There have been other ordeals involving stoves, knives, tar dispensers, hammers, weed-wackers, and super-heated copper kettles.  Then there’s water-on-the-knee from hyper-extending that joint in football; a sprained ankle from dancing; another sliced chin from a wayward stick in floor hockey; a twenty-seven year softball welt on right shin; a chipped bone in my left elbow from glancing blow off a desk; a torn rotator cuff from lifting a road case and then throwing a baseball too much and too hard; a hernia from awkwardly hoisting too many twenty poundbuckets of sand at a construction site in Guatemala; compressed discs in my upper and lower back--probably from lifting in various roadie duties with rock shows over the years; and a cut on my forehead from falling down five steps onto the edge of a Tonka Toy dump truck when I was three. 

Perhaps I’ll get to those some other time. For now, I’m sore just recalling these incidents. Yep, it’s the miles, not the duration…although my creaking body seems to argue otherwise at this point.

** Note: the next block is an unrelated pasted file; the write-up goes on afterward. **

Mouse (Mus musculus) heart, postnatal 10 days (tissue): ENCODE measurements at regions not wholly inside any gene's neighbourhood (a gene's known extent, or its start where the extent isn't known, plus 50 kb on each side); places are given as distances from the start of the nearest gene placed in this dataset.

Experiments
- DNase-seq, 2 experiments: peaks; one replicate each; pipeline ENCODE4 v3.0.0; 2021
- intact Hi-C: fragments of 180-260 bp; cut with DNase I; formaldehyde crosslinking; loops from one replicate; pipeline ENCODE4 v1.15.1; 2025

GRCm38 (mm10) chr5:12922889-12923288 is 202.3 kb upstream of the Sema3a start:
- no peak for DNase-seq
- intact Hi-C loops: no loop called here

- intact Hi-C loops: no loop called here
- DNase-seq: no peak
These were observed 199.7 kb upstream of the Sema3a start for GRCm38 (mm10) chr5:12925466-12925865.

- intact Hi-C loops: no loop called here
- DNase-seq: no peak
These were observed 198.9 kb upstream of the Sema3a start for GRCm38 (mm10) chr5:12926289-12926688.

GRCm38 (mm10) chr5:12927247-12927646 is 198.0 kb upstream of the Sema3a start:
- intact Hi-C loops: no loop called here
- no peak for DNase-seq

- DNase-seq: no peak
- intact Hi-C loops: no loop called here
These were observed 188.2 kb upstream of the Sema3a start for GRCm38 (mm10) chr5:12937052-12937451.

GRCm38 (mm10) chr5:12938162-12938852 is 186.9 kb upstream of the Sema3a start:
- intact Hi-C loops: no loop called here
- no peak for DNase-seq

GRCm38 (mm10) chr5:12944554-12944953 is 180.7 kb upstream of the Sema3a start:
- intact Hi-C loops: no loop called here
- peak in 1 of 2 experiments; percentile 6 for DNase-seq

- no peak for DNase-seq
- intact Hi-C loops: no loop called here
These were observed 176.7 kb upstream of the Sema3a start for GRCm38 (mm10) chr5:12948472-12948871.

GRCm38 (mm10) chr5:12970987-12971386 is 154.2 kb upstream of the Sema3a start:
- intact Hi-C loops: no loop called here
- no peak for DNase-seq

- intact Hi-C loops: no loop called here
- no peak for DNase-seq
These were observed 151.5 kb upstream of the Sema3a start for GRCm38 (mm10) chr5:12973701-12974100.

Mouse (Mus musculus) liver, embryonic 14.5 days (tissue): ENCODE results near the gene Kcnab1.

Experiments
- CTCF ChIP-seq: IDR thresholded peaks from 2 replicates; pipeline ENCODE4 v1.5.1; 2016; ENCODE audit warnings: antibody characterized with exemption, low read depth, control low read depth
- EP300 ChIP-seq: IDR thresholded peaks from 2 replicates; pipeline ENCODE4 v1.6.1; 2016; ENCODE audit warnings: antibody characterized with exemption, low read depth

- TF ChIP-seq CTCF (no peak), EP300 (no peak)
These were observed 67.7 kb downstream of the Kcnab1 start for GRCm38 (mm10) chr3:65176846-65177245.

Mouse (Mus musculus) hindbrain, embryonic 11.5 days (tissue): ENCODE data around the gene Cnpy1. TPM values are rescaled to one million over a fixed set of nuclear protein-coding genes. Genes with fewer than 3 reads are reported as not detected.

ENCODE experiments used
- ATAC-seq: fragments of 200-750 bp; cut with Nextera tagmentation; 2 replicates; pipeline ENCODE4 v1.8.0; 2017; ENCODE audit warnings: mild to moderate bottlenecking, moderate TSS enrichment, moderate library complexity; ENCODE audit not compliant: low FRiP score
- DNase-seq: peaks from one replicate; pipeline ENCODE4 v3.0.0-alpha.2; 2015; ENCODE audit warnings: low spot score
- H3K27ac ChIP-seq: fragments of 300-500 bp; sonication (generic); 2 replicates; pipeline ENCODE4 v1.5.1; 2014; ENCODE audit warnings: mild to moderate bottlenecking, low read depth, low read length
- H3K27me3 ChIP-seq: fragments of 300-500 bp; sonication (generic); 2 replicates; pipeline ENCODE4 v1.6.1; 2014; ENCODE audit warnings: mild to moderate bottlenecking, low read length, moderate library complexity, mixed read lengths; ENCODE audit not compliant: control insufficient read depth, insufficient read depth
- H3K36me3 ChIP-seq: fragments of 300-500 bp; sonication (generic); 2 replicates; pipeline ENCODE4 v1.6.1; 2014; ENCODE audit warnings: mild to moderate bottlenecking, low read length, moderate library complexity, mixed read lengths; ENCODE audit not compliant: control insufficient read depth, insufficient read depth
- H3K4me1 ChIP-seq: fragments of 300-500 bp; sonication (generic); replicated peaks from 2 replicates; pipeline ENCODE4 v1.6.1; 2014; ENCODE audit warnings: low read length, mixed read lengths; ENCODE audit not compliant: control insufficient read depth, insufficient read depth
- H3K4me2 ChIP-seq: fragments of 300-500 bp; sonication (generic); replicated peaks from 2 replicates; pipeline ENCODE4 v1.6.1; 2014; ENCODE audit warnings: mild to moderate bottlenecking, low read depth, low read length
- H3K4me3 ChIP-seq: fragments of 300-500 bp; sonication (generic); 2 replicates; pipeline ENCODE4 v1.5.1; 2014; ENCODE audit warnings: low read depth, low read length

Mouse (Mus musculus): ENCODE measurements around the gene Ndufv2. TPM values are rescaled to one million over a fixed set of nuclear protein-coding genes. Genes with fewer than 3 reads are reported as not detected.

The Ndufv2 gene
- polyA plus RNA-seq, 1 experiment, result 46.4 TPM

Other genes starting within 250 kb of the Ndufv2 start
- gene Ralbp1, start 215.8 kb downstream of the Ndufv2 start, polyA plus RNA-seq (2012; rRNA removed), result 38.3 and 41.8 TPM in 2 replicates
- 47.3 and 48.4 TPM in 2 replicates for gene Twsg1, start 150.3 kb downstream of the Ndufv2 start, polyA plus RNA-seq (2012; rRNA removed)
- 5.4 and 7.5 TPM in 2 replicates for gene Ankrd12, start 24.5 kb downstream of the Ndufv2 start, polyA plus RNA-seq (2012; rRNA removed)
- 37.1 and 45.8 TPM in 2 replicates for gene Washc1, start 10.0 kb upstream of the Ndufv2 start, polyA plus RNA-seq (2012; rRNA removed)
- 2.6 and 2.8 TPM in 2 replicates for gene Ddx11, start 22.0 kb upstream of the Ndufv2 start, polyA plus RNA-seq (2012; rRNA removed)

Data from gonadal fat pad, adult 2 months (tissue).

More Five Star Reviews for "Embracing the Gray"


My book, Embracing the Gray: A Wing, A Prayer, and ADoubter’s Resolve, continues to generate over 95% Five Star Reviews at Amazon.com.  Here are some more of these recommendations:

You must read this book! Embracing The Gray was such a stellar read that my family sat around reading chapters to each other, through tears. The stories of Mark's interaction - with everyone from music industry celebrities to the homeless to villagers in the remote corners of the world -are absolutely riveting. I guarantee that this book will have a long standing impact on you.